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Fried my new 996T?

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BoxAlarm187

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Ugh, after spending several hours programming my new 996T last night, I took it out to my truck this morning to listen to it on the way in to work to see how it worked. Because I am not ready to do the permanant install until later this week, I was going to use the cigarette lighter plug to power it. Well, you know it would happen - as I tried to plug the plug into the back of the scanner, an arc occured. Heck, it was strong enough to leave a tiny burn mark on the back next to the female plug.

Now I don't have any power to the scanner at all. I even tried it on someone else's truck with no luck. Naturally, I left the wall-wart at home, so I can't try it out that way.

Anyway, anyone know if there is an internal fuse on this, or am I just out of luck until I can this this thing shipped off to Uniden customer service? :(
 

UPMan

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You have blown the fuse in the cigarette-lighter adapter. I don't have mine handy (and haven't blown the fuse on mine) but you usually access the fuse by unscrewing the tip of the adapter.

Since you never applied power to the scanner itself, it should be OK.
 

BoxAlarm187

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Thanks, Paul. I don't know why that never occured to me in the first place. I will check it out later and see if that's the case.
 

Napalm

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And always plug the power in with the radio off.

I managed to fry a fuse in the main fusebox on the car the other day - saved the radio but it was a PITA getting on my hands and knees to replace the fuse - rather that than a new radio. :D
 

wm8s

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Join the fuse-blowers club, a/k/a Uniden owner's group. As I noted in another thread, the 996's (and 785's) power connector is mis-designed and exposes the center conductor to short circuiting. If you plan on moving your scanner back and forth, get yourself a box of spare fuses. Also, try to eliminate any ground return before you plug the scanner in, so if the center conductor is hot and does contact the case, it won't have a return to ground and won't (maybe) pop the fuse.

Long term, you could also replace the connector with one that has a properly recessed center conductor (there are only about 852 possible combinations of ID and OD in these coaxial power connectors; make sure you use the right one).

On the plus side, it's a common fuse and easy to replace.

...R
 

hoser147

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While on the Ciggarette lighter plugin I just picked one up the other day instead of having the fuse inside it has a small Ushaped or square fuse that plugs into the adapter of the lighter plug so you dont have to take it apart to check the fuse..............hoser147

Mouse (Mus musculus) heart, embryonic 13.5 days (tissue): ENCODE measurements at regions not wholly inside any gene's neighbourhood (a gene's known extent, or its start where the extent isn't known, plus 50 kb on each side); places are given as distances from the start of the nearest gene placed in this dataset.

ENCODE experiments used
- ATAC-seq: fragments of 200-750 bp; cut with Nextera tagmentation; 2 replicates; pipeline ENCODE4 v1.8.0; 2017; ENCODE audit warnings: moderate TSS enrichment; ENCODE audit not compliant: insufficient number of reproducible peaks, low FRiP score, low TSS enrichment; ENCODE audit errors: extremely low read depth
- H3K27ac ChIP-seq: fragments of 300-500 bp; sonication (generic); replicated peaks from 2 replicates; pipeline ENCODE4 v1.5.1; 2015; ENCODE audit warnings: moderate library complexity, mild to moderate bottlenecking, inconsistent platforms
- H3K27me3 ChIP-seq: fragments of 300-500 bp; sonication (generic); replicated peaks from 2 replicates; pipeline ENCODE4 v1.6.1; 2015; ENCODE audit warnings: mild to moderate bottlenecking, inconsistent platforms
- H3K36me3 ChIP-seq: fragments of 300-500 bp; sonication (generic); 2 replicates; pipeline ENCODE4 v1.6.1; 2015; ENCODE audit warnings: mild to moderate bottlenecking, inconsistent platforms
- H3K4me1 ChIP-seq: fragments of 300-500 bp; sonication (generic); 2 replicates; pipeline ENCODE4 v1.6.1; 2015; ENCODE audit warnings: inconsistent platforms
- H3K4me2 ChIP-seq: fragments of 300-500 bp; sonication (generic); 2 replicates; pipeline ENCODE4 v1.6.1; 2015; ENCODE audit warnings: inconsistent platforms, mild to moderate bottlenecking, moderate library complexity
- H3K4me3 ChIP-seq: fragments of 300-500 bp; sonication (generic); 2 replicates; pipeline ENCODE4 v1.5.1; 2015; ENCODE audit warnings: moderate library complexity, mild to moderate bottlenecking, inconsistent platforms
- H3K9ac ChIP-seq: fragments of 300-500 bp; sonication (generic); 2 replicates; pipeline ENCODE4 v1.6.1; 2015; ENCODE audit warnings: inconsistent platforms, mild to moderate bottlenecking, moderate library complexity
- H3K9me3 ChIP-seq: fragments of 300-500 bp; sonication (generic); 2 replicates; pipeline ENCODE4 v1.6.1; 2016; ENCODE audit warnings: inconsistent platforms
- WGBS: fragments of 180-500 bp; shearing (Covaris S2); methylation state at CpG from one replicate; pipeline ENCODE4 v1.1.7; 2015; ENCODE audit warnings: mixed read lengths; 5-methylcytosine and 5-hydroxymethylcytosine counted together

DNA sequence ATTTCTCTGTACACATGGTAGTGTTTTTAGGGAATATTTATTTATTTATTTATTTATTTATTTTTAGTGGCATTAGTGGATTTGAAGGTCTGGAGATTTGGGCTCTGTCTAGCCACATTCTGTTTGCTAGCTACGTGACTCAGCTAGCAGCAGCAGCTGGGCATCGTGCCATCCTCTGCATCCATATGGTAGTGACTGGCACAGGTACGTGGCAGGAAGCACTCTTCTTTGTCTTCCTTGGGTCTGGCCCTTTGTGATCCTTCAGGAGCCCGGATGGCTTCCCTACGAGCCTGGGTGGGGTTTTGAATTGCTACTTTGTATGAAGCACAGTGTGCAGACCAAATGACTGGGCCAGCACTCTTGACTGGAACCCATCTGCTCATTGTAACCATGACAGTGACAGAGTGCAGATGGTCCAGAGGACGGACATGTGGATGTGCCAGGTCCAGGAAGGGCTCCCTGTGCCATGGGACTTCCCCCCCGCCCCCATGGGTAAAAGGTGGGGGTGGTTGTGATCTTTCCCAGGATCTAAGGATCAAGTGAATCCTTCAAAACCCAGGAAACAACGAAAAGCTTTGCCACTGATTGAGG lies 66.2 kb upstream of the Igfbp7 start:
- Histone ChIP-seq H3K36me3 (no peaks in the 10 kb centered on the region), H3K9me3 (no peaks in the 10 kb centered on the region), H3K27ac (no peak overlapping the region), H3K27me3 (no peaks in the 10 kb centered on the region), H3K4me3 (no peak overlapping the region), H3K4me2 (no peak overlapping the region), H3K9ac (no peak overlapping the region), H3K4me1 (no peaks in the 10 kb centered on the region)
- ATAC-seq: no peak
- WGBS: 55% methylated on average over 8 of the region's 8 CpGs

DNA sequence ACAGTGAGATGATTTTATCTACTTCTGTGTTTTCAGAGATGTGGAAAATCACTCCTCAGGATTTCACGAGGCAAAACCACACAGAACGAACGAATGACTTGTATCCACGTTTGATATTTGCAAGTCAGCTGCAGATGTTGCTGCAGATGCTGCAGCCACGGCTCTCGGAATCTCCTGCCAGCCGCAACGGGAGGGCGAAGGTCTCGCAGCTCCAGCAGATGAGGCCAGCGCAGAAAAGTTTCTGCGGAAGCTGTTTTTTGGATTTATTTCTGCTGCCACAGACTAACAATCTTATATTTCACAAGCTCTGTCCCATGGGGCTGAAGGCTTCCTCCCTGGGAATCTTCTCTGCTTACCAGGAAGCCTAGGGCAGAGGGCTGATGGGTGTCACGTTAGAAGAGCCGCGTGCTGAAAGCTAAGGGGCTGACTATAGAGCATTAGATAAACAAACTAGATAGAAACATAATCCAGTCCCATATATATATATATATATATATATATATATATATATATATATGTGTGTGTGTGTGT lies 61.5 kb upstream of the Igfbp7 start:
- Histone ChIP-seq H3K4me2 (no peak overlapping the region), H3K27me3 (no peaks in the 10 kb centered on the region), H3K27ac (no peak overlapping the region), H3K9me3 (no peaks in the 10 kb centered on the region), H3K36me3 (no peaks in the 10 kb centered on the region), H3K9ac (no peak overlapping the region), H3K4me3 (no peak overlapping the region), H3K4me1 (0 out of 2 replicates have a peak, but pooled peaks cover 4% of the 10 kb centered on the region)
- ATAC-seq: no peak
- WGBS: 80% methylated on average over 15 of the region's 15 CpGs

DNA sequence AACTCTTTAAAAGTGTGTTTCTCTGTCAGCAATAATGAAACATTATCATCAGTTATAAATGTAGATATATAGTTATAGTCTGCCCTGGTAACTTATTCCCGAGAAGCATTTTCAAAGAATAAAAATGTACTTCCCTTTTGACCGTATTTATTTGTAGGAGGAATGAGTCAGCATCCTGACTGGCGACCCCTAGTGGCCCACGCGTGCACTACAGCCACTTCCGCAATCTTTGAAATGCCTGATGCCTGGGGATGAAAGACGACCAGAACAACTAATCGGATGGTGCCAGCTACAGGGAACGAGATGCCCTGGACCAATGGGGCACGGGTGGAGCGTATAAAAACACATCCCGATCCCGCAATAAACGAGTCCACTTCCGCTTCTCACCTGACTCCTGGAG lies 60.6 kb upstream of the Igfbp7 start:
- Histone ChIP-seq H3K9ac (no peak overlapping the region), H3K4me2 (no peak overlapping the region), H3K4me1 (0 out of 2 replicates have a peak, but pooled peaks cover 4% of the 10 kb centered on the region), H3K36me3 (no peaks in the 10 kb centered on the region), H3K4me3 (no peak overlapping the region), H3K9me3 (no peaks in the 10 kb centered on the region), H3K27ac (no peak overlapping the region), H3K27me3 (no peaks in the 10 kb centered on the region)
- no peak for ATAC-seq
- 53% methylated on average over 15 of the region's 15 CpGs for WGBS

BoxAlarm187

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I checked it earlier, and it was indeed the fuse inside the lighter-end of the cord. I plan on doing the "real" install tomorrow night, so hopefully this won't be an issue in the future! :)
 

SILVERDOLLAR

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I'm an ole fart from way back. Worked on TV, Radio Xmiters, installations, you get the idea. Back when the old junk had 8 or 10 pin connectors for 12 or 28 volt power and used vibrators (no, not the ones ur thinking about) to change dc to ac, you ALWAYS pluged that connector into the rig FIRST, then connected the dc power connection to supply current (battery or batteries). That procedure prevented you from ARC welding the connector plug and having molten metal splatter in your hand as you twisted the connector trying to locate the keyway on the male connector on the rig. It works fine today with the flea-current stuff to! It's good practice to attach any powercord to your equipment (computer, electric shaver), whatever, then plug the other end to the power source last
 

wm8s

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SILVERDOLLAR said:
That procedure prevented you from ARC welding the connector plug and having molten metal splatter in your hand as you twisted the connector trying to locate the keyway on the male connector on the rig.
That reminds me of the time I was working on my T-195 transmitter (Google for an image of it; awesome rig). I didn't have the right power connector, so I alligator clipped to the bazillion-pin connector that power went into and hooked it to my 100A 28V power supply (that was the size of a small moving trunk).

One of the clips came loose and bumped into the other one, shorting the power supply. There was a big pop, a flash, and a cloud of smoke, then both alligator clips, wires, insulation, and rubber booties were completely gone. Fuse? We don't need no steeking fuses.

...R

http://www.icdc.com/~oldradio/web/vehicle/grc19.jpg
 

JESSERABBIT

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Jul 26, 2005
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Charles Town, Jefferson Co, WV
Now if one has a Kenwood thf-6a handheld, (a 144 mhz+220 mhz+444 mhz ham tranceiver), which is an EXCELLENT-EXCELLENT reciever for non-trunked public service band freqs, the word on the street has it that you do NOT plug in the DC power source while the reciever is ON. Plug it in, THEN turn on the unit. I do not know if this applies to any other scanners/receivers but I follow the advice just in case it does. I haven't had to send any of my units Pro-96/97/thf-6a/Ic-r3,etc in for repair since I started performing this procedure. Hope this helps someone to not have to deal with the PITA process of the dreaded "REPAIR SEND IN'!!!
Good luck!
 
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